Florida convinces Amazon exec Jeff Bezos to bring his Blue Origin aerospace project to Space Coast

click to enlarge Florida convinces Amazon exec Jeff Bezos to bring his Blue Origin aerospace project to Space Coast
via Blue Origin

Blue Origin, the aerospace effort of technology entrepreneur Jeff Bezos, will build a $200 million manufacturing facility just south of Kennedy Space Center that will employ about 330 people in exchange for state and local incentives.

With Gov. Rick Scott on hand Tuesday, Bezos, who founded the online marketplace Amazon.com and is ranked among the world's wealthiest people, announced his project that also will use a Space Florida launch pad at Cape Canaveral.

"We'll be launching from here later this decade," Bezos said in a live-streamed event. "You will hear us before you see us."

Scott used the announcement to reiterate his push to get the state Legislature to increase funding for the economic-development agency Enterprise Florida to help drawn more businesses to Florida.

"Enterprise Florida was instrumental in bringing Blue Origin here, and we must keep working to fully fund Enterprise Florida so we can create more great jobs for Florida families,” Scott said.

Senate President Andy Gardiner, R-Orlando, sent out a memo Wednesday saying the current business-incentive program needs to be revamped. The memo also reaffirmed his chamber's stance that lawmakers have adequately funded Enterprise Florida, a public-private agency that Scott says is running short of recruitment dollars.

Earlier this year, Scott asked lawmakers to set aside $85 million for business incentives. The final budget for the fiscal year that started July 1 included $53 million for Enterprise Florida, of which $43 million was for incentives and $10 million was for marketing.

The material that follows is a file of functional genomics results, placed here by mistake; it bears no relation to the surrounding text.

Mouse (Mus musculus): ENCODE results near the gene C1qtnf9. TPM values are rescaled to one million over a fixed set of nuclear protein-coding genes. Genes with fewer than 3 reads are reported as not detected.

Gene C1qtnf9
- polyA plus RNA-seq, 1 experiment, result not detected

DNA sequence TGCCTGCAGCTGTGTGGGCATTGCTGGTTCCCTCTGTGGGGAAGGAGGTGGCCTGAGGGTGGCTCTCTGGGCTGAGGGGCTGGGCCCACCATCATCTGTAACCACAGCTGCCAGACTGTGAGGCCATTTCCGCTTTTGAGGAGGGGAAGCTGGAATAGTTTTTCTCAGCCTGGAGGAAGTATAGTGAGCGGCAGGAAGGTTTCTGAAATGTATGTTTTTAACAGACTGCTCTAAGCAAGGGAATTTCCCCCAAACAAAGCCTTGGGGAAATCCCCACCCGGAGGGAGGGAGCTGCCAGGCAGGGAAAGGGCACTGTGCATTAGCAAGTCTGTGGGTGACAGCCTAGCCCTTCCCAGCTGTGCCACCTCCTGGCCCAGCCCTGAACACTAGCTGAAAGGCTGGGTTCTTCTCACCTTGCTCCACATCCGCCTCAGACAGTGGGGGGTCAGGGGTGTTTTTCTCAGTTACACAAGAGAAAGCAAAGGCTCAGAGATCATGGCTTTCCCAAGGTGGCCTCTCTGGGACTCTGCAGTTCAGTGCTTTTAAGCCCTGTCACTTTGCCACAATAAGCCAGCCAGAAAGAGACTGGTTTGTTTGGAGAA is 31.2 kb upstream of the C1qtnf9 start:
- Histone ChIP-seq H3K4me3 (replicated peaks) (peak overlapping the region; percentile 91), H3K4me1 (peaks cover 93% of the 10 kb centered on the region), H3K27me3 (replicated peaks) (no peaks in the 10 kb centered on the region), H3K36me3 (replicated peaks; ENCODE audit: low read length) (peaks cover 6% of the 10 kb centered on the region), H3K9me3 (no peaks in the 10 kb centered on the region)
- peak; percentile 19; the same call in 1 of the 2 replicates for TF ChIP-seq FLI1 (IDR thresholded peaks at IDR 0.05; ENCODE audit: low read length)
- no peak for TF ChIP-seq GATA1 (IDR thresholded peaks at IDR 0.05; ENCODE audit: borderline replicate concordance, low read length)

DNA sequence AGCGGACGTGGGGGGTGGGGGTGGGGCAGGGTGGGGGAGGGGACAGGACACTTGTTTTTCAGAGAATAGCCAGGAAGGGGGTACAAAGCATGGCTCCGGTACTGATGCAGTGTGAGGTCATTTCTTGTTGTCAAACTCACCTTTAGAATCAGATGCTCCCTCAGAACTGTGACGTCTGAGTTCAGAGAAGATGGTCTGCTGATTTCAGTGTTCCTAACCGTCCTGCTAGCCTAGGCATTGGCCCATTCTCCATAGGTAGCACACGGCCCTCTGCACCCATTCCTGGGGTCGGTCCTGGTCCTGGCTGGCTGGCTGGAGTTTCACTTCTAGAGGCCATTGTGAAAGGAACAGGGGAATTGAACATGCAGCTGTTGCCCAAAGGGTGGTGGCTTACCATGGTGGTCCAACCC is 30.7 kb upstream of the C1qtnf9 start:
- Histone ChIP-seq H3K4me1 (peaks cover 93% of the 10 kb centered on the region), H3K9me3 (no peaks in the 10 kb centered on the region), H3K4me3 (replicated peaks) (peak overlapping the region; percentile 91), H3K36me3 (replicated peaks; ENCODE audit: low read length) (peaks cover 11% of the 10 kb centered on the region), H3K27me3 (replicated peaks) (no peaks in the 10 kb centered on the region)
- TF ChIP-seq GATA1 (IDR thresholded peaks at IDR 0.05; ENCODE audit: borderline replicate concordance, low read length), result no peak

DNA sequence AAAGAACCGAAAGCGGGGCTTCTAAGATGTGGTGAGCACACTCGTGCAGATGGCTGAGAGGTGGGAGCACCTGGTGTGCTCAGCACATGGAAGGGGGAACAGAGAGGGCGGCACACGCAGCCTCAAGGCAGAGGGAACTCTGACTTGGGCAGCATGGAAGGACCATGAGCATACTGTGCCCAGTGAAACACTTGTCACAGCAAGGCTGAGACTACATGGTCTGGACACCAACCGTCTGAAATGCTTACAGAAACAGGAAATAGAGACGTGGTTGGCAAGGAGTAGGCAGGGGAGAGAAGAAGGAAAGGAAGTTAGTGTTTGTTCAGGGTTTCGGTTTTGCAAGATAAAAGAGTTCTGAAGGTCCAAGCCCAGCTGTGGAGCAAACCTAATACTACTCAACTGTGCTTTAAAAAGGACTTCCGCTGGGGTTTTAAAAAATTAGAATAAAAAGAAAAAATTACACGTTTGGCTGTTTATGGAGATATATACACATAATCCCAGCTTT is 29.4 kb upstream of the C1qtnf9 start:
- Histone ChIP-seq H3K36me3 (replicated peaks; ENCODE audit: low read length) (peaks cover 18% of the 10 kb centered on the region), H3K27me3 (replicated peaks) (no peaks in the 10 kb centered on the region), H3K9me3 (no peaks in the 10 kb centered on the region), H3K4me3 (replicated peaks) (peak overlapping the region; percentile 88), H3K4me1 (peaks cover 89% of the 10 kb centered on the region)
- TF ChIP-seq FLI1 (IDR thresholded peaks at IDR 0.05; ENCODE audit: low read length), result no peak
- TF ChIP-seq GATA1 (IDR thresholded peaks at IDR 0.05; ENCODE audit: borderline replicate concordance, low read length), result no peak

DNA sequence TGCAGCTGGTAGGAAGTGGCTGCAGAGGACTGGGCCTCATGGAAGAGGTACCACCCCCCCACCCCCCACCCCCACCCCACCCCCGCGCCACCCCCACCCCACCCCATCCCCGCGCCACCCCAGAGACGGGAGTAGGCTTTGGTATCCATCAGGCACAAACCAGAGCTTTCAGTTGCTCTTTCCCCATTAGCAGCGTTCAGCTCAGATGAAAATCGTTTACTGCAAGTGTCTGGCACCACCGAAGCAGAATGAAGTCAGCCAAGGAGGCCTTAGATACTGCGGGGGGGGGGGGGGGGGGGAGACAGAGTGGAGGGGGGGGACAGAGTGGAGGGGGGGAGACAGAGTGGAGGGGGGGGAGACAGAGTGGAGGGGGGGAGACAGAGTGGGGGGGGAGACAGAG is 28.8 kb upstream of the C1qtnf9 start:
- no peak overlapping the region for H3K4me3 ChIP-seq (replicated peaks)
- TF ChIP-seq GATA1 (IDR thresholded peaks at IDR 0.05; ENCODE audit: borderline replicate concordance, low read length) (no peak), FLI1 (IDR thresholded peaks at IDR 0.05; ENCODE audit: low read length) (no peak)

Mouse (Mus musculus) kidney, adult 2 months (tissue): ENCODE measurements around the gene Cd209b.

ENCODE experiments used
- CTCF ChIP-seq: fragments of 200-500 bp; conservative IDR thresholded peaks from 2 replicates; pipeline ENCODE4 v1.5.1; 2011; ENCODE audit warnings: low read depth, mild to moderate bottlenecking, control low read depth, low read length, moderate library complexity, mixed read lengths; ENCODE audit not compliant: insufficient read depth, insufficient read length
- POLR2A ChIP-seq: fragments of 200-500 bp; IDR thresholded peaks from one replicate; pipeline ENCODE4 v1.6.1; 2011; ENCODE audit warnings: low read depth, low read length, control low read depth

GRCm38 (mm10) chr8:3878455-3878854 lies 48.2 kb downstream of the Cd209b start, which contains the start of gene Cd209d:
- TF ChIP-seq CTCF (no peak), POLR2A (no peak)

As for Kent, Wash.-based Blue Origin, the project has long been reported by the Florida Today newspaper to be Space Florida's "Project Panther." During initial public discussions, economic-development projects often are identified by code names.

An incentives package for Project Panther was discussed at Space Florida's Aug. 20 meeting to include $8 million in aviation sector work-program funding and $10 from the Florida Department of Transportation.

The Brevard County Commission voted Sept. 1 to contribute $8 million to Project Panther through its North Brevard Economic Development Zone.

The private venture is envisioned as helping Florida and the Space Coast rebuild the space-industry infrastructure as NASA waits for the Space Launch System —- slated to make its first flight in 2018 —- to replace the shuttle program, which ended in 2011.

House Speaker Steve Crisafulli, a Republican from Merritt Island in Brevard County, said in a release that he looks forward to working with Enterprise Florida to bring in more companies like Blue Origin.

"Blue Origin continues to solidify Florida's position as the top destination for aerospace and aviation and will create hundreds of new jobs in our community," Crisafulli said.

Space Florida President and CEO Frank DiBello called Bezos' decision "the arrival of an historic business venture."

State officials said Florida was in competition with at least 10 other states for Blue Origin, which has tested its New Shepard vehicle at a company facility in Texas.

The new facility will be located at Exploration Park on Merritt Island, with the company's New Shepard vehicle providing human space flights from Launch Complex 36.

The complex, which was long used for Atlas launches, is operated through Space Florida.

"The site saw its last launch in 2005, and the pad has stood silent for more than 10 years —- too long," Bezos said. "We can't wait to fix that."
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